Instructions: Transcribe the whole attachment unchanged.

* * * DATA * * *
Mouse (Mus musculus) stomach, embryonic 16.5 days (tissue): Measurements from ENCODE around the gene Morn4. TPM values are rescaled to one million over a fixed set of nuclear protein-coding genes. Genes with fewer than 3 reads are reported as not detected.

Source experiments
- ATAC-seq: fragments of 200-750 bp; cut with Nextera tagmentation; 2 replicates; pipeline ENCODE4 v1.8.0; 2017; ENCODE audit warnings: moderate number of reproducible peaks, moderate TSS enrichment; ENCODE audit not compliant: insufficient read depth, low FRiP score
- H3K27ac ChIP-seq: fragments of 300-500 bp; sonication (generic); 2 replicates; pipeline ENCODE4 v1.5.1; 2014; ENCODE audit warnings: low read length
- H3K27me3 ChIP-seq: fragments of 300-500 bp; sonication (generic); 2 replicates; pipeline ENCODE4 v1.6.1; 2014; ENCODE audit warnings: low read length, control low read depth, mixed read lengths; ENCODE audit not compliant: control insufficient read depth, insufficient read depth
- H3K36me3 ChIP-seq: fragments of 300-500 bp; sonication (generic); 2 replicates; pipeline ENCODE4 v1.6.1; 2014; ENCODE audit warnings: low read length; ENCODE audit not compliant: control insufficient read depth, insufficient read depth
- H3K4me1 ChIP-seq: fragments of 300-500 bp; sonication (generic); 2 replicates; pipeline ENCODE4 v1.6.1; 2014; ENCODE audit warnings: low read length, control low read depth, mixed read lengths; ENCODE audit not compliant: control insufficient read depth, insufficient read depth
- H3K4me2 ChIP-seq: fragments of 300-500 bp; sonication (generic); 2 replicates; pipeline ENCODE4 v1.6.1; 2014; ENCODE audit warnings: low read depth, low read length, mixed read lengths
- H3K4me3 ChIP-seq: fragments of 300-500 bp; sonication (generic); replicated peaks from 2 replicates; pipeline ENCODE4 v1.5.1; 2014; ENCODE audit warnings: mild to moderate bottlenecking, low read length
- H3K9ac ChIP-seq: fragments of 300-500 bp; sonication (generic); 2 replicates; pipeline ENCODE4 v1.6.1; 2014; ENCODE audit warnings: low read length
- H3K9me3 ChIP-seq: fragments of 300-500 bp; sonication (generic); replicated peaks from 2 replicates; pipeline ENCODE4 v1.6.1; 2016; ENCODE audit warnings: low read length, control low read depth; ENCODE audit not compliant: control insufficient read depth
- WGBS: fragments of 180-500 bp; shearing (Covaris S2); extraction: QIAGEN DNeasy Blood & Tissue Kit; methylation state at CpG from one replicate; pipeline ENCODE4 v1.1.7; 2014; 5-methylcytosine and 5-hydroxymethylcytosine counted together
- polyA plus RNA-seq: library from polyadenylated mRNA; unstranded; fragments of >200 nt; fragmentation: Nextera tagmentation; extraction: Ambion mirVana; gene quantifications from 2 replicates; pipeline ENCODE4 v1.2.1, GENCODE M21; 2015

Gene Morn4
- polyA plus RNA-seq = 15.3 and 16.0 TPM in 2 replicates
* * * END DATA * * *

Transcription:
Mouse (Mus musculus) stomach, embryonic 16.5 days (tissue): Measurements from ENCODE around the gene Morn4. TPM values are rescaled to one million over a fixed set of nuclear protein-coding genes. Genes with fewer than 3 reads are reported as not detected.

Source experiments
- ATAC-seq: fragments of 200-750 bp; cut with Nextera tagmentation; 2 replicates; pipeline ENCODE4 v1.8.0; 2017; ENCODE audit warnings: moderate number of reproducible peaks, moderate TSS enrichment; ENCODE audit not compliant: insufficient read depth, low FRiP score
- H3K27ac ChIP-seq: fragments of 300-500 bp; sonication (generic); 2 replicates; pipeline ENCODE4 v1.5.1; 2014; ENCODE audit warnings: low read length
- H3K27me3 ChIP-seq: fragments of 300-500 bp; sonication (generic); 2 replicates; pipeline ENCODE4 v1.6.1; 2014; ENCODE audit warnings: low read length, control low read depth, mixed read lengths; ENCODE audit not compliant: control insufficient read depth, insufficient read depth
- H3K36me3 ChIP-seq: fragments of 300-500 bp; sonication (generic); 2 replicates; pipeline ENCODE4 v1.6.1; 2014; ENCODE audit warnings: low read length; ENCODE audit not compliant: control insufficient read depth, insufficient read depth
- H3K4me1 ChIP-seq: fragments of 300-500 bp; sonication (generic); 2 replicates; pipeline ENCODE4 v1.6.1; 2014; ENCODE audit warnings: low read length, control low read depth, mixed read lengths; ENCODE audit not compliant: control insufficient read depth, insufficient read depth
- H3K4me2 ChIP-seq: fragments of 300-500 bp; sonication (generic); 2 replicates; pipeline ENCODE4 v1.6.1; 2014; ENCODE audit warnings: low read depth, low read length, mixed read lengths
- H3K4me3 ChIP-seq: fragments of 300-500 bp; sonication (generic); replicated peaks from 2 replicates; pipeline ENCODE4 v1.5.1; 2014; ENCODE audit warnings: mild to moderate bottlenecking, low read length
- H3K9ac ChIP-seq: fragments of 300-500 bp; sonication (generic); 2 replicates; pipeline ENCODE4 v1.6.1; 2014; ENCODE audit warnings: low read length
- H3K9me3 ChIP-seq: fragments of 300-500 bp; sonication (generic); replicated peaks from 2 replicates; pipeline ENCODE4 v1.6.1; 2016; ENCODE audit warnings: low read length, control low read depth; ENCODE audit not compliant: control insufficient read depth
- WGBS: fragments of 180-500 bp; shearing (Covaris S2); extraction: QIAGEN DNeasy Blood & Tissue Kit; methylation state at CpG from one replicate; pipeline ENCODE4 v1.1.7; 2014; 5-methylcytosine and 5-hydroxymethylcytosine counted together
- polyA plus RNA-seq: library from polyadenylated mRNA; unstranded; fragments of >200 nt; fragmentation: Nextera tagmentation; extraction: Ambion mirVana; gene quantifications from 2 replicates; pipeline ENCODE4 v1.2.1, GENCODE M21; 2015

Gene Morn4
- polyA plus RNA-seq = 15.3 and 16.0 TPM in 2 replicates